Mitchell Wayne Cox

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BACKGROUND Wartime vascular injury management has traditionally advanced vascular surgery. Despite past military experience, and recent civilian publications, there are no reports detailing current in-theater treatment. The objective of this analysis is to describe the management of vascular injury at the central echelon III surgical facility in Iraq, and(More)
OBJECTIVE Wounding patterns, methods of repair, and outcomes from femoropopliteal injury have been documented in recent civilian literature. In Operation Iraqi Freedom, as in past conflicts, these injuries continue to be a therapeutic challenge. Therefore, the objective of the current study is to document the pattern of femoropopliteal injuries, methods of(More)
BACKGROUND Although the management of vascular injury in coalition forces during Operation Iraqi Freedom has been described, there are no reports on the in-theater treatment of wartime vascular injury in the local population. This study reports the complete management of extremity vascular injury in a local wartime population and illustrates the unique(More)
BACKGROUND Trauma to the head and neck with military munitions often presents with complex multisystem injury patterns. Vascular evaluation typically focuses on the carotid and vertebral arteries; however, trauma to branches of the external carotid artery may also result in devastating complications. Pseudoaneurysms are the most frequent finding on delayed(More)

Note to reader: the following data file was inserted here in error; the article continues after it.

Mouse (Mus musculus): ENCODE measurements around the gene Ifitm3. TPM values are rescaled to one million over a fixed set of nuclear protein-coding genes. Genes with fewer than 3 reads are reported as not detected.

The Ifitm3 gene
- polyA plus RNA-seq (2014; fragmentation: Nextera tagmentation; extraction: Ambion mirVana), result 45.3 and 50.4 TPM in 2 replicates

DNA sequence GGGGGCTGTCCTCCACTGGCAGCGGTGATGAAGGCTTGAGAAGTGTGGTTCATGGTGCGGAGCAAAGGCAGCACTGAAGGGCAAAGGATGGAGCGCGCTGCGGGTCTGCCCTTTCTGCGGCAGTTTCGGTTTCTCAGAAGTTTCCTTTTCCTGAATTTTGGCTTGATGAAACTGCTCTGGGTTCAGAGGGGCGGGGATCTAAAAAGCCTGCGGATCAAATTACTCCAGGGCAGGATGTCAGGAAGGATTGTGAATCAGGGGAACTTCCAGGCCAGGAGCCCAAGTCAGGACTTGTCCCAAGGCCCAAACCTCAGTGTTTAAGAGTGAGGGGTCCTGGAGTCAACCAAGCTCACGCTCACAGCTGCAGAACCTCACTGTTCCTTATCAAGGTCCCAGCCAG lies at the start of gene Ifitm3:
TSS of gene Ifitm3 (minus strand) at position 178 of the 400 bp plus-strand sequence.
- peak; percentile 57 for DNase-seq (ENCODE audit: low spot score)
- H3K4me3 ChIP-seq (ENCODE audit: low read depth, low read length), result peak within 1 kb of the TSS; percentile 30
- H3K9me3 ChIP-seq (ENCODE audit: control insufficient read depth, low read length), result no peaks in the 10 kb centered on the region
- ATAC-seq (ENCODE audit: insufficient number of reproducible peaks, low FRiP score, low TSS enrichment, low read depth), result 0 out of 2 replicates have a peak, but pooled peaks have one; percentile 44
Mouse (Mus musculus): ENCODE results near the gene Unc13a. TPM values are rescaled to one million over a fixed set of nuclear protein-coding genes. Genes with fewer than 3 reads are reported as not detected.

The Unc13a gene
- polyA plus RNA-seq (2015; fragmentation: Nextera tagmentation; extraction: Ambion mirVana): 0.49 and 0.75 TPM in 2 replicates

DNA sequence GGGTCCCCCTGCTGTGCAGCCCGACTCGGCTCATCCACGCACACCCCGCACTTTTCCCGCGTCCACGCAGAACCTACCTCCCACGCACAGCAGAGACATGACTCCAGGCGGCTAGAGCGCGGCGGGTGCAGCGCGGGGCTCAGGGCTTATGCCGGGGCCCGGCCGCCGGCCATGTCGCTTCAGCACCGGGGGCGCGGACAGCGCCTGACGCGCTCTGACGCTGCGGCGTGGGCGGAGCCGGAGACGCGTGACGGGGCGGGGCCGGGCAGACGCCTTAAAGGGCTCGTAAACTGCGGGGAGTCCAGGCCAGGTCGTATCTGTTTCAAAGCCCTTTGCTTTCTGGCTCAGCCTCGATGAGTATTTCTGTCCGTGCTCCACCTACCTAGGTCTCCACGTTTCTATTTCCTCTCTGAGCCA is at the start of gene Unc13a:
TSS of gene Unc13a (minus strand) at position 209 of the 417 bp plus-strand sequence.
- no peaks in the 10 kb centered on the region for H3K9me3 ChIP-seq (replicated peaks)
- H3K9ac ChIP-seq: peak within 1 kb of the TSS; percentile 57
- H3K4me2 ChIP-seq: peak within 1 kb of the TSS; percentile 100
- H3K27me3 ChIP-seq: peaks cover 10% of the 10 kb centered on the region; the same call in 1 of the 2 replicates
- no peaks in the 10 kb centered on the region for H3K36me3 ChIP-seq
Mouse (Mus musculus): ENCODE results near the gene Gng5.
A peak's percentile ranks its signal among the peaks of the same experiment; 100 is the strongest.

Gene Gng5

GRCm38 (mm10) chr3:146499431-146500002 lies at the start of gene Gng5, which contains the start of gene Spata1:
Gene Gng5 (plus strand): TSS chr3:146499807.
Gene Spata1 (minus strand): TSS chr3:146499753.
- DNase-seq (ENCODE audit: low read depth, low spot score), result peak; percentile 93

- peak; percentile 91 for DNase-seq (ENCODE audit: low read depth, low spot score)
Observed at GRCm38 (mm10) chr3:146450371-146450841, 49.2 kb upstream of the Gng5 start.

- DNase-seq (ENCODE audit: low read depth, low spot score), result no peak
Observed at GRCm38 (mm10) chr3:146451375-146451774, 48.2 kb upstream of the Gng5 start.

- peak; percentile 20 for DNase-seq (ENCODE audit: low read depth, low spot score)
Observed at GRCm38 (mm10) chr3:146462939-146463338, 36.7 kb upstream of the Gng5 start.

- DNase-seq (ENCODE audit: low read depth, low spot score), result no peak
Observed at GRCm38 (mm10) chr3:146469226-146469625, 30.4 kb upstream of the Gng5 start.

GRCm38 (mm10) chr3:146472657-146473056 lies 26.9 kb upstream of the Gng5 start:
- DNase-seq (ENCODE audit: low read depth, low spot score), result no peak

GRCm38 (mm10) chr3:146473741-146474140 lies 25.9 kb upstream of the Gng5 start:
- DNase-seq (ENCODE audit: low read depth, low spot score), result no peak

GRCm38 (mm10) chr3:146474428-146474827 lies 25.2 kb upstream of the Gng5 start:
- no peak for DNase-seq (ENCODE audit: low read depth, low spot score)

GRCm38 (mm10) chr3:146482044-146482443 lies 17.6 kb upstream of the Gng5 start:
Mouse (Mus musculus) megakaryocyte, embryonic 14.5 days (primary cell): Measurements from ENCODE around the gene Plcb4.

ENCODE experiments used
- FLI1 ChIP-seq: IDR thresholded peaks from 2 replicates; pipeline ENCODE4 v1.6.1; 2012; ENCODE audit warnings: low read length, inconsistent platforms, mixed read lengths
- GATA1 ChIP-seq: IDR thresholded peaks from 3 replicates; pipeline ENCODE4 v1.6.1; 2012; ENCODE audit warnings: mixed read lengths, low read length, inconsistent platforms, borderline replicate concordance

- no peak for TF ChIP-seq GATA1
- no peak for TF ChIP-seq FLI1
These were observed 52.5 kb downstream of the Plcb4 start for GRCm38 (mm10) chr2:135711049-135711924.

OBJECTIVE Selective tibial revascularization refers to the practice of vessel repair vs ligation or observation based on factors observed at the time of injury. Although commonly employed, the effectiveness of this strategy and its impact on sustained limb salvage is unknown. The objective of this study is to define the factors most relevant in selective(More)
BACKGROUND Aortic thrombus in the absence of atherosclerotic plaque or aneurysm is rare, and its optimal management remains unclear. Although atypical aortic thrombus (AAT) has been historically managed operatively, successful nonoperative strategies have been recently reported. Here, we report our experience in treating patients with AAT that has evolved(More)
BACKGROUND Artifacts produced by metallic fragments and orthopedic hardware limit the usefulness of conventional computed tomography in many military trauma patients. Contemporary literature suggests that multidetector computed tomographic angiography (MDCTA) by resolving these limitations may provide a useful noninvasive alternative to invasive(More)
BACKGROUND The objective of this study was to examine the effect of estrogen combined with homocysteine on vasomotor function and endothelial integrity in intact porcine coronary arteries. MATERIALS AND METHODS Pig coronary artery rings were incubated with estrogen, homocysteine, or estrogen and homocysteine for 24 h. Myographic analysis was performed(More)
OBJECTIVE This study was conducted to determine the potential effect of surgical trainee participation during infrainguinal bypass procedures on postoperative graft patency rates. METHODS Data from the National Surgical Quality Improvement Program (NSQIP) Participant User Files from 2005 through 2009 were retrospectively reviewed, using propensity score(More)
OBJECTIVE The approach to penetrating trauma of the head and neck has undergone significant evolution and offers unique challenges during wartime. Military munitions produce complex injury patterns that challenge conventional diagnosis and management. Mass casualties may not allow for routine exploration of all stable cervical blast injuries. The objective(More)